Blaeu Atlas of Scotland, 1654

Name: Blaeu, Joan, 1596-1673  
Title: Scotiae  
Pagination: 26-27
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Translation of text:

Again for civil administration [p.26] the Regions are divided into Prefectures, Corporations, or Viscounties, which they call Sheriffdoms; Seneschalsies, in the vernacular Stewartries; and Bailiwicks or Bailieries.

ìEdinburgh            ü ìAberdeen                        ü

| Berwick            |  | Inverness                        |

| Roxburgh            |  | Nairn                        |

| Selkirk            |  | Orkney                        |

| Peebles            |  | Banff                        |

| Dumfries            |  | Kirkcudbright            |

Viscounties            | Ayr                        |  | Wigtown                        |

   or Sherrif-            {Renfrew            } { Tarbert                        }

   domes            | Clackmannan |  | Bute                        |

| Kinross            |  | Linlithgow                        |

| Perth                        |  | Stirling                        |

| Cromarty            |  | Lanark                        |

| Fife                        |  | Argyll                        |

| Forfar            |  | Dunbarton                        |

îKincardine            þ  îElgin and Forres            þ

Seneschalsies or            ìMenteith            ìAnnandale

   Stewartries                        {Strathearn            {Fife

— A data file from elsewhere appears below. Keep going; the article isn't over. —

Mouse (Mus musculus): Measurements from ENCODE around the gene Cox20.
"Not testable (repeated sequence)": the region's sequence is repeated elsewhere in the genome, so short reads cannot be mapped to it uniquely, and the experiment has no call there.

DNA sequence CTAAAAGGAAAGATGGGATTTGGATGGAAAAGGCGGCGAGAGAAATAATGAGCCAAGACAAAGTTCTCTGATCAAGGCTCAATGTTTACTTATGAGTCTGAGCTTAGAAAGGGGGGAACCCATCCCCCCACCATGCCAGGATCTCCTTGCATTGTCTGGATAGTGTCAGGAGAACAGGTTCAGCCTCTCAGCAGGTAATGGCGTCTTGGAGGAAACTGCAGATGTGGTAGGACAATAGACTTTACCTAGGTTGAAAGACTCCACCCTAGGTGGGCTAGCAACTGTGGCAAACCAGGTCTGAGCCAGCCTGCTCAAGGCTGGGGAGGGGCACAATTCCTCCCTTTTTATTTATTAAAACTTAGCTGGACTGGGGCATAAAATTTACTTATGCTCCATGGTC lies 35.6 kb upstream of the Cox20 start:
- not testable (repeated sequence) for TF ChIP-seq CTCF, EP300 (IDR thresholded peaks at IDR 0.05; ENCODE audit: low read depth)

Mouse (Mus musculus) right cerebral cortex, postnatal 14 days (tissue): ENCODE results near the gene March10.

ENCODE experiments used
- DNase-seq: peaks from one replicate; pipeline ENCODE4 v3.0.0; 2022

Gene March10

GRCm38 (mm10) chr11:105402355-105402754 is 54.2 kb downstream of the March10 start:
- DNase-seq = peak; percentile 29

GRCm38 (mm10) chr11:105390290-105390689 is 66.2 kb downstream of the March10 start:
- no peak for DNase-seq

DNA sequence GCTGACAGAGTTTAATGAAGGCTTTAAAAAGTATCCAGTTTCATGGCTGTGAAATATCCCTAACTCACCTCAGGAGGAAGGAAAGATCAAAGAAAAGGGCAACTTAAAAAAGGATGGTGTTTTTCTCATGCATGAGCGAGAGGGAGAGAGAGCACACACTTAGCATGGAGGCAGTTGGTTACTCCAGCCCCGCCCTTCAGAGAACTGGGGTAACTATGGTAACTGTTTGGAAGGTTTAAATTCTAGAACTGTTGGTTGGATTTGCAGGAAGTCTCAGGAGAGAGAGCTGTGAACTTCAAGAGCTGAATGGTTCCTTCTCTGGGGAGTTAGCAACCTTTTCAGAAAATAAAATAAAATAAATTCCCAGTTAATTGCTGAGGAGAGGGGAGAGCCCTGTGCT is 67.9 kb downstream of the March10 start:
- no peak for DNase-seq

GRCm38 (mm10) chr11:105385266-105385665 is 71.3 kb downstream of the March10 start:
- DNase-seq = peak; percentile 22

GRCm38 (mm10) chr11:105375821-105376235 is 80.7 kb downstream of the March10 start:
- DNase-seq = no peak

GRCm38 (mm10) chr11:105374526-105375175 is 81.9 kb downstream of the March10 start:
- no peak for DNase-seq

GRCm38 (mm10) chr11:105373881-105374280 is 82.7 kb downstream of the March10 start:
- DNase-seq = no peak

îKirkcudbright îGalloway

ìKyle

Bailiwicks or Bailieries            {Carrick

|Cunningham

îLauderdale

Constabulary            Haddington


As for the administration of that divine state which we call the Church, as the Bishops  of the rest of the world did not have fixed dioceses until the Roman Pontiff Dionysius about the year 268 assigned dioceses to Bishops, so the Bishops of the Scots discharged their episcopal duties in whatever place they were without distinction, down to the time of Malcolm III, i.e. about the year of grace 1070, when dioceses were drawn up with limits and boundaries.

Later with the passage of time this hierarchy was settled in Scotland. There are two Archbishops, of St Andrews and Glasgow, of whom the former is considered Primate of all Scotland, under whose authority are eight Bishoprics:

ìDunkeld            ìBrechin

{ Aberdeen            { Ross

| Moray            | Caithness

îDunblane            îOrkney